Australia is waking up to the impact of family violence. But for many workplaces, addressing family violence is unchartered waters. A new report by workplace psychologists Caraniche at Work seeks to help employers take the first steps to addressing this complex issue.
Violence from an intimate partner affects one in six Australian female workers, according to the Human Rights Commission. The impact of family violence can be felt in staff absenteeism, impaired work performance and on-the-job harassment, and seen in employees who leave their jobs at short notice.
The good news is we are slowly seeing Australian workplaces implement strategies to address this issue. Large private sector employers such as Telstra, KPMG, Woolworths, IKEA, NAB, Westpac and PwC all provide paid family and domestic violence leave entitlements to their staff.
New Zealand has gone a step further and recently passed federal legislation granting those facing family violence with 10 days of paid leave. In Australia, the Fair Work Commission also recently ruled that all Australian employees covered by modern awards will be entitled to five days of unpaid leave if required.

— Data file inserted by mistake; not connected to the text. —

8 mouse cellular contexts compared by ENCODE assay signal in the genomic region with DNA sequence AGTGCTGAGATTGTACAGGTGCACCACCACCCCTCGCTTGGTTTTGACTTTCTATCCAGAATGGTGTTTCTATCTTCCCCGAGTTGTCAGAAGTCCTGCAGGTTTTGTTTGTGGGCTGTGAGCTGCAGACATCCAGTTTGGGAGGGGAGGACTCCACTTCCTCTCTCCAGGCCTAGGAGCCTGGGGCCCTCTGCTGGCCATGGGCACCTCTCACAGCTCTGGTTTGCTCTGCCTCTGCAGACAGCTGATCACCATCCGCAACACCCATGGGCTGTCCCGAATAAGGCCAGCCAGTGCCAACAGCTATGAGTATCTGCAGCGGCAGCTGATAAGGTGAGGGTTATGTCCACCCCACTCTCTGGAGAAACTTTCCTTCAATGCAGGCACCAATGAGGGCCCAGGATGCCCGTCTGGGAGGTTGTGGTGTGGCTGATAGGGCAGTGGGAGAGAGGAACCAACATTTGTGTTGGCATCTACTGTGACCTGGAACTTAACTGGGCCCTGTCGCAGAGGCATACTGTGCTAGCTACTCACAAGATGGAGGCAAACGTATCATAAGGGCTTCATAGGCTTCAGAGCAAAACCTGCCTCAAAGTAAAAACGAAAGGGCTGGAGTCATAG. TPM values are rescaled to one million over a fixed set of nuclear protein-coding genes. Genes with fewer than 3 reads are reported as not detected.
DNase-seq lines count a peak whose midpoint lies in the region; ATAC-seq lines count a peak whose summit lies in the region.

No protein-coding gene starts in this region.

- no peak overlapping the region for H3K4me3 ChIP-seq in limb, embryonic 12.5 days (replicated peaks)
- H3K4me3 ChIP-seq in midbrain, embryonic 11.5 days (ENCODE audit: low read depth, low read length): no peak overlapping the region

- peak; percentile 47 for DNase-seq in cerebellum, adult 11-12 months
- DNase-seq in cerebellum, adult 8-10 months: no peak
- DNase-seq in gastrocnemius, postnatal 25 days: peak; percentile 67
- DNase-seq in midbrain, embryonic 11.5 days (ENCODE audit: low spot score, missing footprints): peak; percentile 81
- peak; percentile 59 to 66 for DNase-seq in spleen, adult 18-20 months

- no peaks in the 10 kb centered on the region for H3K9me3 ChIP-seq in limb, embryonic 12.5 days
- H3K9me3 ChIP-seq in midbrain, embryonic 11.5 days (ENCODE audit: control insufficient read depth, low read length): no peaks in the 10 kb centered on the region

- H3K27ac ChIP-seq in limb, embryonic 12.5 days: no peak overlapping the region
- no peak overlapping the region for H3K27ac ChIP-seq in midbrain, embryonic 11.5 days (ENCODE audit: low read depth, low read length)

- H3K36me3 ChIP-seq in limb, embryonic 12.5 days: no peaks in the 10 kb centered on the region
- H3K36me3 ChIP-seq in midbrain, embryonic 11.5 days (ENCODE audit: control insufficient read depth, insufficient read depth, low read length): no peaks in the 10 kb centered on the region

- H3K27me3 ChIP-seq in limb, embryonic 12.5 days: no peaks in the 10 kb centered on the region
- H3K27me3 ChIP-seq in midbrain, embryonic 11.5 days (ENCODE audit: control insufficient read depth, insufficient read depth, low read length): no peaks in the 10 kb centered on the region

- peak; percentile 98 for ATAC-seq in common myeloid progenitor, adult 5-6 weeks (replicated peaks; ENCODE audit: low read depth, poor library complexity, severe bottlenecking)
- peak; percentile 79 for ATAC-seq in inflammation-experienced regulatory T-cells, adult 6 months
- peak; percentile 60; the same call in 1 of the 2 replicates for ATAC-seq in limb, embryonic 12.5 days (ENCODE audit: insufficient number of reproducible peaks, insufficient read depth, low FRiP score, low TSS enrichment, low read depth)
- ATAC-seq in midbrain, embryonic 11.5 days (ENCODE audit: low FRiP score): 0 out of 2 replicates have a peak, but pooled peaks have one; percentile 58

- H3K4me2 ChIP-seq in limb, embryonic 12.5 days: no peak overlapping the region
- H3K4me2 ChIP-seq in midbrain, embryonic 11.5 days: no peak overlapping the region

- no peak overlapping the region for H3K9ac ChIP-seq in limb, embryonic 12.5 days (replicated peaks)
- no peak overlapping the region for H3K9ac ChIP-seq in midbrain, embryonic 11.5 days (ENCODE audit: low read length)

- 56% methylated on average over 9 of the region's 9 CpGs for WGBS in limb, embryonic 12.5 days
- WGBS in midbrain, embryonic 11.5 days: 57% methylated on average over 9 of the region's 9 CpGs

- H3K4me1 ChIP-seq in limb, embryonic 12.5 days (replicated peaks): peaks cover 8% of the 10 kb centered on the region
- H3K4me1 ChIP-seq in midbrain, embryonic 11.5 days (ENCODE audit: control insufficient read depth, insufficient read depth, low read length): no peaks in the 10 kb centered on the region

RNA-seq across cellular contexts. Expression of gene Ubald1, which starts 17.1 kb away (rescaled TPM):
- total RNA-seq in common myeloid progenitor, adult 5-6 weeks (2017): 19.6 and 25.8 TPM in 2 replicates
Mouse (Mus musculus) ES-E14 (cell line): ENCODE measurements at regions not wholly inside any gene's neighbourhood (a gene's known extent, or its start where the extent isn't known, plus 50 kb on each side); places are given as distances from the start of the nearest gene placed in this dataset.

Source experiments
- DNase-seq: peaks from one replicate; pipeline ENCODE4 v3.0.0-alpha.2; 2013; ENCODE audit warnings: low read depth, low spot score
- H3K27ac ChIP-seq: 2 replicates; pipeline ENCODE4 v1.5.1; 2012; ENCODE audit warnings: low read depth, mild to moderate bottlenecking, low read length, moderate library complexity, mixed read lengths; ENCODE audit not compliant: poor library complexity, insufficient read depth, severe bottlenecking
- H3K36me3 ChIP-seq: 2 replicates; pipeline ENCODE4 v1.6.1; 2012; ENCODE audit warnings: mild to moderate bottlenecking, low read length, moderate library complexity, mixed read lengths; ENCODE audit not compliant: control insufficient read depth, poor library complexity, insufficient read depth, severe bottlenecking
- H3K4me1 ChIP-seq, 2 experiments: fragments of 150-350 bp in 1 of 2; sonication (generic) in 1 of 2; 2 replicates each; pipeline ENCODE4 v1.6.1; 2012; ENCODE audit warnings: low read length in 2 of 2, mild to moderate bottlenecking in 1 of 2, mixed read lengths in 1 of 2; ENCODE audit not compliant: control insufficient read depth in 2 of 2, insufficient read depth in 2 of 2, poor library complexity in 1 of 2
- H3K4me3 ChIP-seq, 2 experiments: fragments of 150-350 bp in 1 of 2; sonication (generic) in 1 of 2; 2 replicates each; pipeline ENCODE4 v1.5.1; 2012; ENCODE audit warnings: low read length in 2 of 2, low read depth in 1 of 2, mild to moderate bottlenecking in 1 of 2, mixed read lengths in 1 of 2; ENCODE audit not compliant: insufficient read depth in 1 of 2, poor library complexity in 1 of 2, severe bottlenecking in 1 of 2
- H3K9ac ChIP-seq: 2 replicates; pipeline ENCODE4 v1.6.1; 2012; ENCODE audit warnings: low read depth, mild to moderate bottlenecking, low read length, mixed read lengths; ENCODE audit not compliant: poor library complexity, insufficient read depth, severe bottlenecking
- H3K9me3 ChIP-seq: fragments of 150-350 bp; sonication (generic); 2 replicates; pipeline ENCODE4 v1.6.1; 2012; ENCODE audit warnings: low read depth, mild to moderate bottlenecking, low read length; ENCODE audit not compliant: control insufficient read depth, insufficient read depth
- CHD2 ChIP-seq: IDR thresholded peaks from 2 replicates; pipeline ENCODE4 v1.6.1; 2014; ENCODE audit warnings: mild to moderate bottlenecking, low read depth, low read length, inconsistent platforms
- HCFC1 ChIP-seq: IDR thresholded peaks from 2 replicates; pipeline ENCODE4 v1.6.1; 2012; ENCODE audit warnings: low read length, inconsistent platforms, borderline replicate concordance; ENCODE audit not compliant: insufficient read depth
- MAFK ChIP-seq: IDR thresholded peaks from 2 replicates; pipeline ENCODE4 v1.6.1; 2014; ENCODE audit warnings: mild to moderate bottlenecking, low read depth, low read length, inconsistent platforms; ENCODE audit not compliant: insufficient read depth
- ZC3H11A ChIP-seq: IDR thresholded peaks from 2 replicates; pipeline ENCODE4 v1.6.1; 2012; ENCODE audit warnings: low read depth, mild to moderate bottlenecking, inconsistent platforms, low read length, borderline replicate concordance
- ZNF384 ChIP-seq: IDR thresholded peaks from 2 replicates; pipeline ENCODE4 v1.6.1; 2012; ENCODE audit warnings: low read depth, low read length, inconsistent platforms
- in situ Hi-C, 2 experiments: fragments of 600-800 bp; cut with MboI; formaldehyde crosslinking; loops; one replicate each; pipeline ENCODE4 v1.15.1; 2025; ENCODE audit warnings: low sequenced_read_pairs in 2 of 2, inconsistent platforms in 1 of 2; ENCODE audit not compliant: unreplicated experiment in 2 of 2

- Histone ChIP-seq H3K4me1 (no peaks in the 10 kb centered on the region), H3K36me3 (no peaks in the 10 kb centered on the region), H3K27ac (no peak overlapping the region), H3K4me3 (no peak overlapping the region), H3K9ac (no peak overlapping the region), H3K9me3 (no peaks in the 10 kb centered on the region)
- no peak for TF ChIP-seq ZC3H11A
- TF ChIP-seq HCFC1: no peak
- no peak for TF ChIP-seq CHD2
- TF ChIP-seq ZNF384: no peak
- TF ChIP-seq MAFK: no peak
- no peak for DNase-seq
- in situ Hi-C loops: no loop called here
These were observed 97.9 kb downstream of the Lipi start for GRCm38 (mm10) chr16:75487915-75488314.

Although strategies to support this issue are slowly gaining momentum, evidence suggests that a majority of workplaces don't have the frameworks in place to offer the proper support to employees who are experiencing family violence. In a national survey on domestic violence and the workplace, only 10 per cent of employees found their managers' response useful when disclosing their violent experience.
"While HR professionals cannot be expected to act as counsellors, there is value in training them to feel equipped to recognise family violence, respond sensitively, provide access to internal supports, and refer employees to relevant external services," says Amanda Mechanic, manager, Caraniche at Work.
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